Ultimately it's supply and demand, if there were floods of kids looking to go and see top covers bands playing in all the pubs/bars then the good bands could demand a good pay. Same as if people weren't getting sick those Doctors mentioned wouldn't be able to pull their current income.

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On principle, I agree with the OP. Don't get me wrong - I have and will play for ramen and a sleeping bag.

 

But if someone makes money off the door... Then you're entitled to a share. IMHO. YMMV.

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...and in the Uk. Phil Collins is charging £300 a seat for his gigs.

 

What does he charge for an early exit?

 

 

I'm not serious. I think Phil is pretty good, but most of my friends despise him!

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What does he charge for an early exit?

 

 

I'm not serious. I think Phil is pretty good, but most of my friends despise him!

Get in quick mate, those early exit tickets should sell out pretty fast.

 

 

 

 

(Similar disclaimer - I.e nothing personal against him but quite honestly I wouldn't spend 300 of yours to see him, let alone of mine [laugh] )

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Sounds like Bowie playing Sweden in the early 00s. Members of the fan club could even bring their friends... If they brought 200-300 quid each, that is.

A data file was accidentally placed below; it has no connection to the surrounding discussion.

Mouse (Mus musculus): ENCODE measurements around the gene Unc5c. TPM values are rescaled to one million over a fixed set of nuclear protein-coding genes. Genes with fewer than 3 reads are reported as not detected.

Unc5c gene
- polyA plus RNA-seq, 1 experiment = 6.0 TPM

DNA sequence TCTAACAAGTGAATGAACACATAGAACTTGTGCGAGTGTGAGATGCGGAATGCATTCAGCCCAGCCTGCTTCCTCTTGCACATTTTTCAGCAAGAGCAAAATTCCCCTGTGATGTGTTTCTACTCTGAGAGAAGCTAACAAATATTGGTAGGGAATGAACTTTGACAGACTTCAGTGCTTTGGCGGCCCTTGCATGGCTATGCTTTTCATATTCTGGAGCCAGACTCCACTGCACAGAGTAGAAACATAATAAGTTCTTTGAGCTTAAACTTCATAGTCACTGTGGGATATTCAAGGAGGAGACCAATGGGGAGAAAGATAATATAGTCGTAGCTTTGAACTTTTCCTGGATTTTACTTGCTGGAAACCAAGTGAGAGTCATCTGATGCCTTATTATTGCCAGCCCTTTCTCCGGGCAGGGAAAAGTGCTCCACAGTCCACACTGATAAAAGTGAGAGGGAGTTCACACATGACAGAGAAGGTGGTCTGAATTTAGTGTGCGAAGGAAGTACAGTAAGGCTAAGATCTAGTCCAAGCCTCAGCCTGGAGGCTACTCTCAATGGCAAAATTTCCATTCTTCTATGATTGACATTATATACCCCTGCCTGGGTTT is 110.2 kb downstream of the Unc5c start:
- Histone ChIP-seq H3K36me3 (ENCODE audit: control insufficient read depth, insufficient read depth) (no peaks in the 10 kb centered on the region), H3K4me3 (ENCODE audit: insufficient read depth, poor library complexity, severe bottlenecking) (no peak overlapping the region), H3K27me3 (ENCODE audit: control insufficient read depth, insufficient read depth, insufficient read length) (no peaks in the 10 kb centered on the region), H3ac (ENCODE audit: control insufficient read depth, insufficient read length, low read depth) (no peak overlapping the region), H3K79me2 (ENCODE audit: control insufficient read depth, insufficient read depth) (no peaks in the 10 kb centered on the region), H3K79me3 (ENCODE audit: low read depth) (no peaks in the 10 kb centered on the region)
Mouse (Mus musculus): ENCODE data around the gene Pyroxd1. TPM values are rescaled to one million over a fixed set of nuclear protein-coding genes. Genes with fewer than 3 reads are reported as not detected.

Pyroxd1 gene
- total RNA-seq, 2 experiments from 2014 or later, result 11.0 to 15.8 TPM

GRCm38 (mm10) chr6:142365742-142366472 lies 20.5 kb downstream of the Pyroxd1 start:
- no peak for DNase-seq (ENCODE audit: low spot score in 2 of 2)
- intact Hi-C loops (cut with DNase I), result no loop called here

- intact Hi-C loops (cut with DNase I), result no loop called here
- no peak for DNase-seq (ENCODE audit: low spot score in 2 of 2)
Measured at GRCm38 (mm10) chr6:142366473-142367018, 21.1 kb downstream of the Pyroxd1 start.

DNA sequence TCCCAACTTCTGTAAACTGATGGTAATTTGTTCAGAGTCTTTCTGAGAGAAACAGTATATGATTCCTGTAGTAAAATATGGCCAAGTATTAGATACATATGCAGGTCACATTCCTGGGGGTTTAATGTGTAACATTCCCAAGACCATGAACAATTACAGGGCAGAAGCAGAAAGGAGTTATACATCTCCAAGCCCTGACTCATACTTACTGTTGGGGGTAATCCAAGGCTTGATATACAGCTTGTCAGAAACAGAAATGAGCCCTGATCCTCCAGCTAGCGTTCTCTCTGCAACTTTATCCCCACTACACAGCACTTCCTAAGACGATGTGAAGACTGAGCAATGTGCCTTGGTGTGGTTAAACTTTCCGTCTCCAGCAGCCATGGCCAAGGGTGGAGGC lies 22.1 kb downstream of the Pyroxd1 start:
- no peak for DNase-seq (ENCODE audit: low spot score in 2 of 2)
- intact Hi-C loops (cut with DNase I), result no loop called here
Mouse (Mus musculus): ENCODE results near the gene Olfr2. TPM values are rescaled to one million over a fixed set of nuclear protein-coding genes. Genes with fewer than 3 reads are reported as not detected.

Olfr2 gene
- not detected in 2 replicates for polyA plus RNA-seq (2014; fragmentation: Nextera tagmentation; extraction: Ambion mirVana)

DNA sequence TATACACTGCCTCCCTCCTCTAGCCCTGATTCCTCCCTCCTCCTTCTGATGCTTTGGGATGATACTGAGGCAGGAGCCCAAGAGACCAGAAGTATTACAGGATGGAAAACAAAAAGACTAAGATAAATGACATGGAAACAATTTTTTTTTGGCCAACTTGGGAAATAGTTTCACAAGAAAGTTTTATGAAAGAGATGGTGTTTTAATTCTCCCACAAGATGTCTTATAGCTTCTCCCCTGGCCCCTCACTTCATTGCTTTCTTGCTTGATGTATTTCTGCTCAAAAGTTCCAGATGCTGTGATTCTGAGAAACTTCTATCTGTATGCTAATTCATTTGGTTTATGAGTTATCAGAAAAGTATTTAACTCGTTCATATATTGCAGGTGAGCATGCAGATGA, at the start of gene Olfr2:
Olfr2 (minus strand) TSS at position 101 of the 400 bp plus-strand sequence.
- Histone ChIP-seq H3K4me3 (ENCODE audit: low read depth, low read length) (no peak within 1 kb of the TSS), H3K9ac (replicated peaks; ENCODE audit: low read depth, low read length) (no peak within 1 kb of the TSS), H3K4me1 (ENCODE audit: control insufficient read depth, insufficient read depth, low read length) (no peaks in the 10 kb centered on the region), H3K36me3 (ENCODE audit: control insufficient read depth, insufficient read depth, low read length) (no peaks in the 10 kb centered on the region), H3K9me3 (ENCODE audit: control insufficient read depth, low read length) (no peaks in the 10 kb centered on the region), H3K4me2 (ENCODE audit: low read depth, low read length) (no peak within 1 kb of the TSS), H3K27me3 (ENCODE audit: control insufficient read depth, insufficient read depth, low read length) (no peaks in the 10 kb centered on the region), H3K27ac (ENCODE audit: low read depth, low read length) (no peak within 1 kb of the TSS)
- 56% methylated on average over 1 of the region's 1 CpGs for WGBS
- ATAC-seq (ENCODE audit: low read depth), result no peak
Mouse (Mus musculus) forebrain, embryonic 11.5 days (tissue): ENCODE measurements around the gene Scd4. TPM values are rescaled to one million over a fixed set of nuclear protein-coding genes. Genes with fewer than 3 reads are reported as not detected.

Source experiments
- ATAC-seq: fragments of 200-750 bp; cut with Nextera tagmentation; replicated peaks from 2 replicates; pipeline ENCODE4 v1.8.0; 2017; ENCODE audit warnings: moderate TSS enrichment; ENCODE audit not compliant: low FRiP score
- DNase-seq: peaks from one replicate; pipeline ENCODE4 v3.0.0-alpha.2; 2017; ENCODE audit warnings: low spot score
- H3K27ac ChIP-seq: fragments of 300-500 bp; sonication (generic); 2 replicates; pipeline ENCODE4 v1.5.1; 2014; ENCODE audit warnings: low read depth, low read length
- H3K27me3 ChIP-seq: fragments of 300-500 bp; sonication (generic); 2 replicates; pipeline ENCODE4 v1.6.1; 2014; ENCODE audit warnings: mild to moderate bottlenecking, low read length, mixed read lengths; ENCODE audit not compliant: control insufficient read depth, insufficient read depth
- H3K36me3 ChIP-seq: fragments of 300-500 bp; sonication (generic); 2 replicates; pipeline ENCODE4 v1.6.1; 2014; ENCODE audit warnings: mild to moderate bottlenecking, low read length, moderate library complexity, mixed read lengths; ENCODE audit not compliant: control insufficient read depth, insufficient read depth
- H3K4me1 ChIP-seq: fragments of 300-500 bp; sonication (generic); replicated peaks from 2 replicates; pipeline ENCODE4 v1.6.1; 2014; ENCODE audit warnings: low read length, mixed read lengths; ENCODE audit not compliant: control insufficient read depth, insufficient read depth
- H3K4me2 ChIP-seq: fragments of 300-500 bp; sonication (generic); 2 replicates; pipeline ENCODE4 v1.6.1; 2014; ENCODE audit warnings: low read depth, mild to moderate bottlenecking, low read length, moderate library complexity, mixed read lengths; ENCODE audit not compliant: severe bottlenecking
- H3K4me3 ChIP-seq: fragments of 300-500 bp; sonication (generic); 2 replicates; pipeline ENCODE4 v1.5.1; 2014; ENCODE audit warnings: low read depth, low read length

It probably would have been worth it, though. But at three hundred UK clams, that's a sizeable "if". I wasn't exactly enamoured to hear that, thanks to my friend in the fan club, I too could spend that much on a ticket.

 

Love Bowie, though. Never met him or anything, but his 70s to early 80s output was magic and still is.

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We have happily played such events when the money offered was good, and we have turned down such gigs when the planning committee wanted great live music on the cheap.

Again, it isn't about us so much as it is a conscious effort to avoid lowering the bar for other bands, re; recompense.

 

The worst thing a band can do is to accept jobs "for the exposure" or "for free beers and dinner".

Once or twice, for a really good friend, maybe.

But if you make it a habit, pretty soon no band in town will be able to command a decent wage for any gig.

:(